by Demian Katz
Secrets of Japan
Published by Chaosium
Written by Michael Dziesinski
360 pages, b & w perfect bound softback
Secrets of Japan is the first in a projected series of Call of
Cthulhu supplements designed to allow Cthulhu Mythos role-playing in
a Japanese setting where the Japanese people have a mystical origin and
forces are converging to bring about the end of the current age of man.
This introductory volume, a massive tome featuring 360 pages of
smaller-than-average print, is designed for Keepers and provides enough
information on the setting and its inhabitants to get a campaign
started. Future volumes will add more detailed information for players
and expand upon the role of the Dreamlands in Japan.
I'm sure I'm not the only gamer to feel heavily influenced by Japanese
culture - having grown up on Godzilla movies and Japanese video games, I
find something comforting about the uniquely weird and often
incomprehensible creations of the Japanese entertainment industry.
While the recent flood of Japanese horror movies like The Ring have done
little to impress me, and I'm not as much of an anime fanatic as many, I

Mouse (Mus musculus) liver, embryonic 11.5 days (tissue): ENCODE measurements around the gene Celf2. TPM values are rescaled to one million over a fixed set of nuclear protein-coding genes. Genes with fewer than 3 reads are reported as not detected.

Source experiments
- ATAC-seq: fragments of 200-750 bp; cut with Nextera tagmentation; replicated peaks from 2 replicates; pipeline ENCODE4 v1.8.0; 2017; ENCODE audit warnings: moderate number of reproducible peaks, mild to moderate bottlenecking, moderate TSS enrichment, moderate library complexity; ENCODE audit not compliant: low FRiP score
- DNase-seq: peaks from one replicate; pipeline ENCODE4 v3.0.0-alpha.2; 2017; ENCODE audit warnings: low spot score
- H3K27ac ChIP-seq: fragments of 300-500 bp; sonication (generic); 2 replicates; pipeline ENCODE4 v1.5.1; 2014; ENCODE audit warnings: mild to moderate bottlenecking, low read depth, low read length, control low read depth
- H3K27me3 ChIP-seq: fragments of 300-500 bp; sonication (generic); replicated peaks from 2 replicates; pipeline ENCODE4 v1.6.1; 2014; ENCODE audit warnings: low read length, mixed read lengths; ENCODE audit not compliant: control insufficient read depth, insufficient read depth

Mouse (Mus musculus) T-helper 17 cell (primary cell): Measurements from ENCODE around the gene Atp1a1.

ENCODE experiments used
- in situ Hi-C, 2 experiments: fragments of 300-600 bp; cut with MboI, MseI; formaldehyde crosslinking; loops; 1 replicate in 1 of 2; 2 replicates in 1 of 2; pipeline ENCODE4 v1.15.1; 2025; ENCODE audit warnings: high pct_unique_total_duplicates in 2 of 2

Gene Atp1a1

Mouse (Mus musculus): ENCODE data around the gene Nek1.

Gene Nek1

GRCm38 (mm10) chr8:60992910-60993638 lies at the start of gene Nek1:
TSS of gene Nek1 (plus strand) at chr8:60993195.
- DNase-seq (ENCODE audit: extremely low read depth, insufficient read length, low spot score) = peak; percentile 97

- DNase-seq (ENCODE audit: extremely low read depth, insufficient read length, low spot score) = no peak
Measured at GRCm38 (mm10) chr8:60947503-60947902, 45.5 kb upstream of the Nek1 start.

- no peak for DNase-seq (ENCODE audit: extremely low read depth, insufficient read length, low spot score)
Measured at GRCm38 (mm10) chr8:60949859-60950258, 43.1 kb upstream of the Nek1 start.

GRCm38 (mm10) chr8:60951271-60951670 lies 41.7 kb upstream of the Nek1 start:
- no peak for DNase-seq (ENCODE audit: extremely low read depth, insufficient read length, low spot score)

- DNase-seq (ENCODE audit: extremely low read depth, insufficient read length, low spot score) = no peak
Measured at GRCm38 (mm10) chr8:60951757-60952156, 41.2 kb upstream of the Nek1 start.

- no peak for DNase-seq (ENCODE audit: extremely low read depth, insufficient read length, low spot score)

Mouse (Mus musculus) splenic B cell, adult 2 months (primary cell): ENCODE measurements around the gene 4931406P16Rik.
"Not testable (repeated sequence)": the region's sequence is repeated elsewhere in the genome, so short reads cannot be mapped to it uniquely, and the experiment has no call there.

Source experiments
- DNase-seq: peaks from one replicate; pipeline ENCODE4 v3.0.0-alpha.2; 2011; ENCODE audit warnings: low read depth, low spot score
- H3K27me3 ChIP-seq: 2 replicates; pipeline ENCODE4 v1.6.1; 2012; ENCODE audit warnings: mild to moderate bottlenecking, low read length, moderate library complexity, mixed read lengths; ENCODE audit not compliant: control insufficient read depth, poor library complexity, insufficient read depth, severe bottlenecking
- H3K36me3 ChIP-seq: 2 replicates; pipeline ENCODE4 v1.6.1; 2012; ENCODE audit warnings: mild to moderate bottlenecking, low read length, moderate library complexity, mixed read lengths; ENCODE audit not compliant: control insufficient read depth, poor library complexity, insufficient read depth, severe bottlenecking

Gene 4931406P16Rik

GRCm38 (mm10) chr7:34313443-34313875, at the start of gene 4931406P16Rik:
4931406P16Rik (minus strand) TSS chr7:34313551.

still make time for every new giant monster movie that comes along, and
I keep meaning to pick up some manga to read...
In approaching Secrets of Japan, I hoped that it would provide
rules to bring some of my favorite Japanese cultural exports into a Call
of Cthulhu context while also educating me on the broader context that
influenced these creations. While the work is a bit uneven at times, I
was not disappointed - there's a lot crammed in here, and it's more than
enough to create a whole new playground for occult investigators to
Overall, Secrets of Japan is an impressive piece of work, and not just
for its sheer bulk. Copy editing is better than average, in spite of a
few major glitches like incomplete sidebars and duplicate sentences, and
while some white-on-black text is a bit hard to read, the overall layout